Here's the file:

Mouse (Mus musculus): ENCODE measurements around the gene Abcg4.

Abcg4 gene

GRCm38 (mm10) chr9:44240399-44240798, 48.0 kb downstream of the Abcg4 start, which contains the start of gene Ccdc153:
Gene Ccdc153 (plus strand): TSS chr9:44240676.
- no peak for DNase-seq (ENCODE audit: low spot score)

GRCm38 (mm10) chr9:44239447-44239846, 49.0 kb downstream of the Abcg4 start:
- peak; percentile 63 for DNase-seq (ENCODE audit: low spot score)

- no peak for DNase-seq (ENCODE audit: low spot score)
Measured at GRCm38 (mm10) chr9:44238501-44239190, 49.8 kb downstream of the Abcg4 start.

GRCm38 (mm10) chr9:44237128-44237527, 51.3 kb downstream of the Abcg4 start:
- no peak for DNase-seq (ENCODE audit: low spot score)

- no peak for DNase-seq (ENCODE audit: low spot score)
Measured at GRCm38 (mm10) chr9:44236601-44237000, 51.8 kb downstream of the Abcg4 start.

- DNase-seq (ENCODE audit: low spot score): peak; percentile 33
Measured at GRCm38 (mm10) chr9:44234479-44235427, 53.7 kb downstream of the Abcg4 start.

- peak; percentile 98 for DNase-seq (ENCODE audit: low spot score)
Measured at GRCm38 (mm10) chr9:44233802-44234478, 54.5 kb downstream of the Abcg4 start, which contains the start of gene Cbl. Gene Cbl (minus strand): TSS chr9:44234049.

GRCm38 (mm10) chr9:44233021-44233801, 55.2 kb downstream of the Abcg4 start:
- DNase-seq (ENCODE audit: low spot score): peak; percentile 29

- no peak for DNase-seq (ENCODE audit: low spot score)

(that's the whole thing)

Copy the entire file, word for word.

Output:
Mouse (Mus musculus): ENCODE measurements around the gene Abcg4.

Abcg4 gene

GRCm38 (mm10) chr9:44240399-44240798, 48.0 kb downstream of the Abcg4 start, which contains the start of gene Ccdc153:
Gene Ccdc153 (plus strand): TSS chr9:44240676.
- no peak for DNase-seq (ENCODE audit: low spot score)

GRCm38 (mm10) chr9:44239447-44239846, 49.0 kb downstream of the Abcg4 start:
- peak; percentile 63 for DNase-seq (ENCODE audit: low spot score)

- no peak for DNase-seq (ENCODE audit: low spot score)
Measured at GRCm38 (mm10) chr9:44238501-44239190, 49.8 kb downstream of the Abcg4 start.

GRCm38 (mm10) chr9:44237128-44237527, 51.3 kb downstream of the Abcg4 start:
- no peak for DNase-seq (ENCODE audit: low spot score)

- no peak for DNase-seq (ENCODE audit: low spot score)
Measured at GRCm38 (mm10) chr9:44236601-44237000, 51.8 kb downstream of the Abcg4 start.

- DNase-seq (ENCODE audit: low spot score): peak; percentile 33
Measured at GRCm38 (mm10) chr9:44234479-44235427, 53.7 kb downstream of the Abcg4 start.

- peak; percentile 98 for DNase-seq (ENCODE audit: low spot score)
Measured at GRCm38 (mm10) chr9:44233802-44234478, 54.5 kb downstream of the Abcg4 start, which contains the start of gene Cbl. Gene Cbl (minus strand): TSS chr9:44234049.

GRCm38 (mm10) chr9:44233021-44233801, 55.2 kb downstream of the Abcg4 start:
- DNase-seq (ENCODE audit: low spot score): peak; percentile 29

- no peak for DNase-seq (ENCODE audit: low spot score)